Reflections of YouthProAktiv participation on the

5th OECD informal working group on skills & education

There is an always on-going discourse on the kind of future world we want and the need for a new empowered generation to build it up. Public opinion, policy-makers and civil society are often following the fast-track line of producing ideas like headlines. Researchers and academics work on conceptualize and test the knowledge and evidence that could fill in these fast ideas with a positive meaning.

In the real world of every day life policy and research are often disconnected. This could easily lead society to an empty policy formulation splashed with the political interest of the moment as well as to a knowledge-based work that is never consulted by policy-makers and getting stuck in the long corridors of the university forum.

The OECD informal working group on skills and education is a very good example of “positive triangulation” ensuring that policy-makers, researchers and civil society come together when discussing and putting into practice the new educational framework that will inspire and lead the new generations to come.

Currently, there is an increasing recognition that an economic narrative is not sufficient when measuring growth. There is a need for a redefinition of the growth narrative putting “well-being” at the core center of new growth frameworks. According to the OECD, in this new framework for measuring well-being, education and skills are one of the top three priorities when achieving individual well-being. Education has thus, a huge role to play in advancing the well-being agenda for both individuals and societies.

 

That is why the OECD is committed to define a new learning framework for 2030. This framework should fit the needs of a 21st century immersed in a new production revolution and facing different global challenges for which our current education system it not prepared.

In the definition of this new framework for education, the OECD, through its Informal Working Group on Education and Skills is focused on three main areas of reflection. Firstly, the competencies that people will need in order to shape the “future we want”; Secondly, the introduction of the “student agency” as the underlying concept for this new framework and thirdly, the definition of transformative competencies to shape this future.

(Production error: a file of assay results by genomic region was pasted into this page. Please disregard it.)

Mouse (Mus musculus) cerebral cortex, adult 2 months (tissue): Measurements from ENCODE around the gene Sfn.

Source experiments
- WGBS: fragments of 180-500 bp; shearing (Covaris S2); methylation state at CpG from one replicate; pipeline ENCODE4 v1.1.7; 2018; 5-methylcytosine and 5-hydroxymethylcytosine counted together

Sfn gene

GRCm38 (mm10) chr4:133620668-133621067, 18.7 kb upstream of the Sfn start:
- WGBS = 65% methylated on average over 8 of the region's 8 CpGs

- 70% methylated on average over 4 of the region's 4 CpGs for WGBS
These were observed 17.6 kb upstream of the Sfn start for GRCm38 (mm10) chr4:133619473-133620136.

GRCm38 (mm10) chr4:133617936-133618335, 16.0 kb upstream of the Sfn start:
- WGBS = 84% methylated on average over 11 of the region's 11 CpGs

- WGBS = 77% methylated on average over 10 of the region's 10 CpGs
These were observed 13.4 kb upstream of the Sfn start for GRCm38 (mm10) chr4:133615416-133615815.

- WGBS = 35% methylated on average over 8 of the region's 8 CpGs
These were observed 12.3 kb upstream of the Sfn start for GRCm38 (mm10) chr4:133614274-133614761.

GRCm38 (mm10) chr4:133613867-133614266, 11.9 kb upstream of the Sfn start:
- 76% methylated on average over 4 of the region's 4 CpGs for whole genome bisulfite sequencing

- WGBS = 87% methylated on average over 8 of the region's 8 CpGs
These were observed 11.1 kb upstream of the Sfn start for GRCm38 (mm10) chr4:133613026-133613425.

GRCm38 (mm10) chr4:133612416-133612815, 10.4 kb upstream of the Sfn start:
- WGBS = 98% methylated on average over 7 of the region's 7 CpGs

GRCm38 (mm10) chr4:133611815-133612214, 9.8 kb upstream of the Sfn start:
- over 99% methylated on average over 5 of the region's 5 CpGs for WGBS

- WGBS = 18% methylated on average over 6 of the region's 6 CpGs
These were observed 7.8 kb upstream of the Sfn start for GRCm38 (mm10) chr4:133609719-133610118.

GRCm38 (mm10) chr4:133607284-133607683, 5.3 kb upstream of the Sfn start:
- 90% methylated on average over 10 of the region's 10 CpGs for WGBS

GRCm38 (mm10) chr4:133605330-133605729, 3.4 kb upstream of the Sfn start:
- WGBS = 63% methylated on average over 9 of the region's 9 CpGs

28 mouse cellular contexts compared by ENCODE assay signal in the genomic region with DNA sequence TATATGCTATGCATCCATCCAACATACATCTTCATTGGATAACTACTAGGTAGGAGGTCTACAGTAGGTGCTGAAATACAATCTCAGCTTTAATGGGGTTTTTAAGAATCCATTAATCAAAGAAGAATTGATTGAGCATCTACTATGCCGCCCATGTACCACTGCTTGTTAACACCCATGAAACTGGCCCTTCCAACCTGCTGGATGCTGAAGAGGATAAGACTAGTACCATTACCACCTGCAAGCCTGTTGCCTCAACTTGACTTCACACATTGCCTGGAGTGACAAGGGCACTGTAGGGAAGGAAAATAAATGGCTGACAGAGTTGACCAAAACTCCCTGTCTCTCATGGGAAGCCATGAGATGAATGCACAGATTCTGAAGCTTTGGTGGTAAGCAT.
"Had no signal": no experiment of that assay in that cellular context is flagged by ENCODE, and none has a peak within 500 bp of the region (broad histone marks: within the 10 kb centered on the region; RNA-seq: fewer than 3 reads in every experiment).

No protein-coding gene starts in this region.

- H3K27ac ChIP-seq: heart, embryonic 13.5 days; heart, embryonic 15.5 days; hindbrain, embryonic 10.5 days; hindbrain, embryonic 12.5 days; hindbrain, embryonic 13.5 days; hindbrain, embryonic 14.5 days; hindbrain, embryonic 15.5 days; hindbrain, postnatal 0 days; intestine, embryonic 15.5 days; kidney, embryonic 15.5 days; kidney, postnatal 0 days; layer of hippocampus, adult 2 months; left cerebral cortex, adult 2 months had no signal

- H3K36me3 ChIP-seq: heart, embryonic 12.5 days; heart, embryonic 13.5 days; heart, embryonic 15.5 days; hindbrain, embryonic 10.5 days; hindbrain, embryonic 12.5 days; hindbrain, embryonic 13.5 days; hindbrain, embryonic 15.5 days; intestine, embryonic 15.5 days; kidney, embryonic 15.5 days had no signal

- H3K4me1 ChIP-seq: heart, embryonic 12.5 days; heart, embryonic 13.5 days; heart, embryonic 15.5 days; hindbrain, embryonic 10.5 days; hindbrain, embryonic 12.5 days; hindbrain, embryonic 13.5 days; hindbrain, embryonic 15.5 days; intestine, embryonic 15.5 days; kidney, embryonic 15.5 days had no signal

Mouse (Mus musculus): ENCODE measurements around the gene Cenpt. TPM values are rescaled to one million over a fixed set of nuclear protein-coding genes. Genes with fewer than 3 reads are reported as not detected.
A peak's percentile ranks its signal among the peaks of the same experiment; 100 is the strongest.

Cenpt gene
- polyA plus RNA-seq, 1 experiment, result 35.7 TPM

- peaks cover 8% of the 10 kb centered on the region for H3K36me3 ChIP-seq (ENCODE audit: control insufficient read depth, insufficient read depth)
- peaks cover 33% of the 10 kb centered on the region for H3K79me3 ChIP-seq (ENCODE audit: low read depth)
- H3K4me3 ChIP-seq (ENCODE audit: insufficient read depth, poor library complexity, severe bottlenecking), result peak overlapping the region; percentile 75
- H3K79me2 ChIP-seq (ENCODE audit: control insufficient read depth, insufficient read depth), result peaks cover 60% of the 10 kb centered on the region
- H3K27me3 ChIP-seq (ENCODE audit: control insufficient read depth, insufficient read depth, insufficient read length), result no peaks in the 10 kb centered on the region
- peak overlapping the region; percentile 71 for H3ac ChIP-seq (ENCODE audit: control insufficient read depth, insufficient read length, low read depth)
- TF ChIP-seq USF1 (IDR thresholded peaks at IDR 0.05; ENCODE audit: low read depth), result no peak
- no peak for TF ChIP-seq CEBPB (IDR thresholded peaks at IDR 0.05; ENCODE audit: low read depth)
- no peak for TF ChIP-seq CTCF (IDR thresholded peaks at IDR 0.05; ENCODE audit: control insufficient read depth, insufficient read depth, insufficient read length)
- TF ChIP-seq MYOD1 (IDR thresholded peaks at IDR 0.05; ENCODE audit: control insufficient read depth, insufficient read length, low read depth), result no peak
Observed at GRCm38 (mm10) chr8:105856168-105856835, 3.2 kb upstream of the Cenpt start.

When reflecting on the competences to be included in this new framework, “values” arise as the core spine of the new education system. The most important shift of focus in the articulation of the competences that students need in order to shape the future relies on “learning to live successfully and responsibly” in the world to come. From the general audience, it was refreshing to observe how a pure knowledge-based education is regarded as becoming obsolete, creating space for system geared towards emotional intelligence.. Resilience, innovation & sustainability will be basic “must haves” in a world that is volatile, uncertain, complex and ambiguous.

Student agency in this context aims at locating students at the very core of the education system focusing all effort on empowering them to be able to navigate across unfamiliar contexts. It is important that with accelerating digitalisation, migration and growing inequality, that today’s students hold social and digital literacy skills that guides them to lead their lives in a responsible manner. Our new generations will need to find solutions to economic, social and cultural challenges that we have not even recognize yet. This is calling for a continuous cycle of “anticipation-action-reflection” in which youngsters will need to be life-long, self-directed learners.

So, how does the OECD envision this new empowered young learner?

Through three cross-cutting, inter-related and transformative competences that will ensure a new model of students able to use tools interactively, to act autonomously and to interact in heterogeneous groups.

The first of these three competencies is designed to create new value. Through their education, students should be prepared to work with new narratives and innovate to create and adapt to new demands, new jobs, new products, new services, tools, processes, and new ways of thinking. With this approach, students will be more capable of deriving greater meaning from their actions.

The second of these competences will empower youngsters to cope with tensions, dilemmas, trade-offs, contradictions and ambiguity by learning to think and act in a more integrated way, adjusting their reality to the different circumstances and embracing change through problem-solving and long-term perspective solutions.

Finally and most important, youngsters should be empowered to take responsibility. In this new world of fast changes, innovation and tensions, proactivity and action should always be accompanied with ethics and a sense of responsibility, moral and intellectual maturity. Good actions, discoveries, solutions and creation could not be isolated any more. Youngsters should drive their lives embedded with the conviction that everything we do should bring a positive outcome for others and the world; that our mission in live is interrelated with the mission of others; that we grow buy lifting up the others.

This new educational system should not be rooted in the current one. Starting from the scratch, it should embraced new disruptive methodologies, approaches and angles. It should fully prepare the student for understanding the world around by applying concepts to the creation of solutions and innovation. It should prepare a new generation of responsible leaders eager to put their talents at the service of a common good that it is never odds with personal success and growth.

Paloma Cantero Gómez

 

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